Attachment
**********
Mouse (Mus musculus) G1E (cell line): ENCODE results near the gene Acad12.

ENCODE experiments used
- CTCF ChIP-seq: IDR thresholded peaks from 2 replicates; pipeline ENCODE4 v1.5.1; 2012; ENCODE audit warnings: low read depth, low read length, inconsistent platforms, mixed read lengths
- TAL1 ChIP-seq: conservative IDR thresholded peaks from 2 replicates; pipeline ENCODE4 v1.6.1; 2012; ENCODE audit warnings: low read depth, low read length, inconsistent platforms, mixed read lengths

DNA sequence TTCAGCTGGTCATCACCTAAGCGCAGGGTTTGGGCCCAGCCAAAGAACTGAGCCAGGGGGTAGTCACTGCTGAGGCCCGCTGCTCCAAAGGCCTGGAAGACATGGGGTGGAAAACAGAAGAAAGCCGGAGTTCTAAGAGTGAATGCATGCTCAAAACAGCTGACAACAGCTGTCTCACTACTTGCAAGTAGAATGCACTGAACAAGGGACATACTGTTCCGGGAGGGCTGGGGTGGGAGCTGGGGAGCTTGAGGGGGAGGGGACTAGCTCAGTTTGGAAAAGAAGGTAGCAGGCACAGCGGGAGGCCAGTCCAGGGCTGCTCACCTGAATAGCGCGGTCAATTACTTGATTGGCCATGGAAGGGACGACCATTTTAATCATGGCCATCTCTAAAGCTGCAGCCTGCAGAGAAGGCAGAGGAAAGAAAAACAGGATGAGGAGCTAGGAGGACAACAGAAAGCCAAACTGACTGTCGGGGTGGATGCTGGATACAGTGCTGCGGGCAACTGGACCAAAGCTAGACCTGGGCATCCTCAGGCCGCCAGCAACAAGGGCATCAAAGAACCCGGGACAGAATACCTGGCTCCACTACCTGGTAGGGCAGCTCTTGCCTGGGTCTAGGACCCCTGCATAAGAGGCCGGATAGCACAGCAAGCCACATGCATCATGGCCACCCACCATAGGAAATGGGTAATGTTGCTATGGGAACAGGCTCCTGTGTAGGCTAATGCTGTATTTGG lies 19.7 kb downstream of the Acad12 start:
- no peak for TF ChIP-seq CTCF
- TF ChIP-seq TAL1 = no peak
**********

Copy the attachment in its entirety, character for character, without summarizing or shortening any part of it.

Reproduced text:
Mouse (Mus musculus) G1E (cell line): ENCODE results near the gene Acad12.

ENCODE experiments used
- CTCF ChIP-seq: IDR thresholded peaks from 2 replicates; pipeline ENCODE4 v1.5.1; 2012; ENCODE audit warnings: low read depth, low read length, inconsistent platforms, mixed read lengths
- TAL1 ChIP-seq: conservative IDR thresholded peaks from 2 replicates; pipeline ENCODE4 v1.6.1; 2012; ENCODE audit warnings: low read depth, low read length, inconsistent platforms, mixed read lengths

DNA sequence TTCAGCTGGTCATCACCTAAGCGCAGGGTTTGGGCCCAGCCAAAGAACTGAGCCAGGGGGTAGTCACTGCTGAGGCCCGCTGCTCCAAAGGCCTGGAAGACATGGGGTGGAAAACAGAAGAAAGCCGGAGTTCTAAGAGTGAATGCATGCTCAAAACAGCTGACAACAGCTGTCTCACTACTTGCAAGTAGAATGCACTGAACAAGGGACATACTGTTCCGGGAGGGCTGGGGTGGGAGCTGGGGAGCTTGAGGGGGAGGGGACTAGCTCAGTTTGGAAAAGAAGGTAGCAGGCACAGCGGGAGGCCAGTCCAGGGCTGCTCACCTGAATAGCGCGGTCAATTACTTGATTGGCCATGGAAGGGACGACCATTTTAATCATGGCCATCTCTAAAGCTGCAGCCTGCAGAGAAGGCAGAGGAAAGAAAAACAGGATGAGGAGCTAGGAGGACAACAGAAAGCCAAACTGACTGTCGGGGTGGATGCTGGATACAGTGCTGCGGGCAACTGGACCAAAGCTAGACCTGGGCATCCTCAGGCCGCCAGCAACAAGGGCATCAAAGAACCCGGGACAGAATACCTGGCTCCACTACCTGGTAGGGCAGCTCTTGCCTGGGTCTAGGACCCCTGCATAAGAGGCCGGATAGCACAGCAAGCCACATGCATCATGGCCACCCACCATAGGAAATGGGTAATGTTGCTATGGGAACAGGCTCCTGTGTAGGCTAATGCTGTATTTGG lies 19.7 kb downstream of the Acad12 start:
- no peak for TF ChIP-seq CTCF
- TF ChIP-seq TAL1 = no peak